Questions, Questions and More Questions

Must read

MS
MShttps://dittodigital.co.uk
The author spent the first part of her career working in IT and IT Project Management in the oil industry and investment banking on complex global projects involving the management of outsourced project teams. She now runs a digital marketing company with particular expertise in SEO.

I have previously written an article about the importance of a project manager asking in-depth questions at the outset of a project and how knowing which questions to ask and, more importantly, how to elicit clear, detailed answers is critical to the success of a project. The article lists 20 questions all project manager should ask but recognises that this is just a starting point and a project manager should aim to get into the habit of asking searching questions about every aspect of a project from initiation right through to the final delivery stage.

But, of course, asking searching questions of often easier said than done – it takes a certain amount of tact and diplomacy to approach senior executives with a list of questions and project managers can often feel that continued, detailed questioning reflects less a desire for the project to be a success than of the project manager’s own lack of understanding. There will certainly be some senior managers who see it this way but if you explain the importance of the questioning, hopefully, the response will be different.

But a project manager should also recognise, with tact, that elusive answers are often the result of a lack of full understanding on the part of the people expected to know the answers. There may not be enough detail in the answers simply because nobody understands the area well enough but no-one will admit it!

It could also be that people do not know exactly what is expected of them so supplying examples about the type of answer expected may help to define your expectations as the project manager.

One of the areas that most commonly cause problems in projects because of a lack of documented detail is the assumptions that have been made. By their very nature they are difficult to elicit from people because of the very fact that they are rarely considered or thought about. And whether assumptions are made about areas of responsibility, business knowledge or what the business objectives and expected benefits of a project are, all assumptions are likely to create real problems within a project as it progresses.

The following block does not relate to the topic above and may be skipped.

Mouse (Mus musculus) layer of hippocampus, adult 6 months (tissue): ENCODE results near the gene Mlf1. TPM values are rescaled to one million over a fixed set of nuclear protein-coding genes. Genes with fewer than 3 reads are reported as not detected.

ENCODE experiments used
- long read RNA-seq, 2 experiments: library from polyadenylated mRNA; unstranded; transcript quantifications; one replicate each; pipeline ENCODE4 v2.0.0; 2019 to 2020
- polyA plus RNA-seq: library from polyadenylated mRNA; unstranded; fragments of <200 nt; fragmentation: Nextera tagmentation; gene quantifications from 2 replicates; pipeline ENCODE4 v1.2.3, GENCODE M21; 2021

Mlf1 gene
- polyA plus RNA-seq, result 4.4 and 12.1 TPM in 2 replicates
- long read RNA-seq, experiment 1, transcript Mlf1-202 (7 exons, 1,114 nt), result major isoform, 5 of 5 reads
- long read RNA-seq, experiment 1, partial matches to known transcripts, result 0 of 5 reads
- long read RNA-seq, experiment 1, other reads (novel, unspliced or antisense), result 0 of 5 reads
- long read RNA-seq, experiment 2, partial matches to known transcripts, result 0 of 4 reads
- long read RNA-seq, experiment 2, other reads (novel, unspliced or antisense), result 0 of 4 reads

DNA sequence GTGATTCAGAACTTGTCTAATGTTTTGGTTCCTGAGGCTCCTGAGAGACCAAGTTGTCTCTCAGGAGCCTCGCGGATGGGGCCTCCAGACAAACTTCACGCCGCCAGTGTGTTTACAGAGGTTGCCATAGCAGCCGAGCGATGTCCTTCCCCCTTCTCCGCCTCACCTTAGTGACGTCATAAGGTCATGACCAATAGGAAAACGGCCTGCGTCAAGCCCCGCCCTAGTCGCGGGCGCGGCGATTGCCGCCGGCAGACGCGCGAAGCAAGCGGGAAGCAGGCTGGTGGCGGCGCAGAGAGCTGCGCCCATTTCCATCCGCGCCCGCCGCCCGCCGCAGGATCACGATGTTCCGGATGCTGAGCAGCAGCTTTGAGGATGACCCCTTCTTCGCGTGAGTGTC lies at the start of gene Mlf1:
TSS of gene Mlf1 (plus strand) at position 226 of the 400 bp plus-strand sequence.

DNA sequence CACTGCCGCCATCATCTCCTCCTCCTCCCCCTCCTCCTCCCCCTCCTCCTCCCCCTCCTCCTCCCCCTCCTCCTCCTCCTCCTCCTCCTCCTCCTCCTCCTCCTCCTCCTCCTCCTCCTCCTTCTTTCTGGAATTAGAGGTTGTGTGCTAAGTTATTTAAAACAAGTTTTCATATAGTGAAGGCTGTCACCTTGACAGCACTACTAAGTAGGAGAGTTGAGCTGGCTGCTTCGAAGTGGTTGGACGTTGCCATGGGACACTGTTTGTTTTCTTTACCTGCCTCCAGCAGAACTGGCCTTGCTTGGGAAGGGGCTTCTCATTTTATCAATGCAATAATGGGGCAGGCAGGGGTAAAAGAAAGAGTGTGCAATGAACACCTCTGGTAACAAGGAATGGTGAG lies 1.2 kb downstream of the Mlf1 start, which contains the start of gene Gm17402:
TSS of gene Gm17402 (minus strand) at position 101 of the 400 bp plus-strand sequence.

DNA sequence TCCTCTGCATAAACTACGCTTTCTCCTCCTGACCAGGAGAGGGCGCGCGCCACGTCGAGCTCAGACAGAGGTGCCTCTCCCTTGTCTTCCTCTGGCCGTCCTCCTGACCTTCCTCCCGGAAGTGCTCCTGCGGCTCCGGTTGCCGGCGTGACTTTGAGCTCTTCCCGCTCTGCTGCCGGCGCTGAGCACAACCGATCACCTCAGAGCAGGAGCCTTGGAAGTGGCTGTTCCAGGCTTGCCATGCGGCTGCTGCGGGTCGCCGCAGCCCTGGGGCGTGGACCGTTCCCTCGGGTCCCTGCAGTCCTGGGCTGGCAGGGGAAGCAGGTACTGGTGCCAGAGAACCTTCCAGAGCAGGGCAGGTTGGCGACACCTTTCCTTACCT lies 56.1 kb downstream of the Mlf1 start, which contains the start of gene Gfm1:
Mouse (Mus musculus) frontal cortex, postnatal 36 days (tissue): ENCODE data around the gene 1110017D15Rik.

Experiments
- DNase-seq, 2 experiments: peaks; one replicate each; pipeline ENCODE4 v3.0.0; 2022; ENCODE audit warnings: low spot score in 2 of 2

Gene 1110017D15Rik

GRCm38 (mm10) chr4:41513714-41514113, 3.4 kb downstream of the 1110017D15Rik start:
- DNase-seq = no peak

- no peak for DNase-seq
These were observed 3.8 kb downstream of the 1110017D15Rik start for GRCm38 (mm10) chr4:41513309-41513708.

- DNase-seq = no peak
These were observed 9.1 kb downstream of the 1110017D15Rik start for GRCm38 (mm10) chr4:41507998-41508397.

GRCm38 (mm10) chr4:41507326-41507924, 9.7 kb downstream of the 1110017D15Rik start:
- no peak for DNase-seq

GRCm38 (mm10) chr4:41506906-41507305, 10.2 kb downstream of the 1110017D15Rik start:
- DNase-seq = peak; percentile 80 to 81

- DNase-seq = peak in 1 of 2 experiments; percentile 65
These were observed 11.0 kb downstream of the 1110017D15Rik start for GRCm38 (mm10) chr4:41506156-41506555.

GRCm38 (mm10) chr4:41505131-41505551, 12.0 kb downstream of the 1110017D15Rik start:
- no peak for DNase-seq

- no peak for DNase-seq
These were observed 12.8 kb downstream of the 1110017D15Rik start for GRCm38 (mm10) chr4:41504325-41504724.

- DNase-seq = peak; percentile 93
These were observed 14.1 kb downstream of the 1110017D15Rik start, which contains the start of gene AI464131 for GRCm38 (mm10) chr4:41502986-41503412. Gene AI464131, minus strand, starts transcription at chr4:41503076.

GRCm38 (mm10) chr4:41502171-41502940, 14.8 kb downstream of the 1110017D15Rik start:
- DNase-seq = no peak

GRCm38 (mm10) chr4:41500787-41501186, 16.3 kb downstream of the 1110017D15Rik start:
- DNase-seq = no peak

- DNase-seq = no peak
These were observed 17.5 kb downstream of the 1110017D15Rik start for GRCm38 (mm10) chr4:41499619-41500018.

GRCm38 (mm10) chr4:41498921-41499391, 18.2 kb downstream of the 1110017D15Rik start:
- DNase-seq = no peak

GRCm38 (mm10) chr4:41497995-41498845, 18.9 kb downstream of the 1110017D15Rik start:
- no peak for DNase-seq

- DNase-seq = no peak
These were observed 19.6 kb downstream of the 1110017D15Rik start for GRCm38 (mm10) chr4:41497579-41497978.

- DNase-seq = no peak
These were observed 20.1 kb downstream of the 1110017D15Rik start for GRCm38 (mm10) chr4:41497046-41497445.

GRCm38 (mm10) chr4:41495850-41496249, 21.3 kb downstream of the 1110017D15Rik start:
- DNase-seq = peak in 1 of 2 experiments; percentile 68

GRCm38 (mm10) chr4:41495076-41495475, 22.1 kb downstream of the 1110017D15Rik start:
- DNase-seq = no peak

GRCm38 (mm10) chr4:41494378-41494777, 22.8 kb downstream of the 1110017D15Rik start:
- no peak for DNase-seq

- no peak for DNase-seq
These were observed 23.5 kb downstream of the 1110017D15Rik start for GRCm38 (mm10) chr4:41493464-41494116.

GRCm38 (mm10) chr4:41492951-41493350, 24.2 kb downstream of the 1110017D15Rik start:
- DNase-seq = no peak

So developing a questioning nature is a very useful project management skill and if you make an effort to explain the importance of a seeming barrage of questions and tactfully assist people to provide detailed answers it is likely to lead to more consistently successful project delivery, which is bound to have a positive effect on your career.

- Advertisement -spot_img

More articles

- Advertisement -spot_img

Project management has developed into a fully-fledged chartered profession since the granting of the Royal Charter in the UK to The Association for Project Management (APM) in 2017. Training courses for project managers were already available and highly popular to help people gain professional project management accreditation, but with this wider recognition of the profession it is now seen as a desirable career path for many. Whilst the APM has the coveted Royal Charter and continues to develop its APM PMQ (formerly the APMP) programmes, there are also other internationally recognised qualifications that continue to be highly regarded such as PMP and PRINCE2.

Organisations have become increasingly project-focused in this era of rapidly emerging new technologies and they value the expertise that comes with experienced and fully qualified project teams and managers. By investing in their project management capability businesses can be confident of delivering their new projects in time and on budget more often and more successfully. Many major corporation are now training their people to have the right project management qualifications as well as relevant experience, through internal Learning & Development (L&D) programmes; or by using external project management training providers.

Latest articles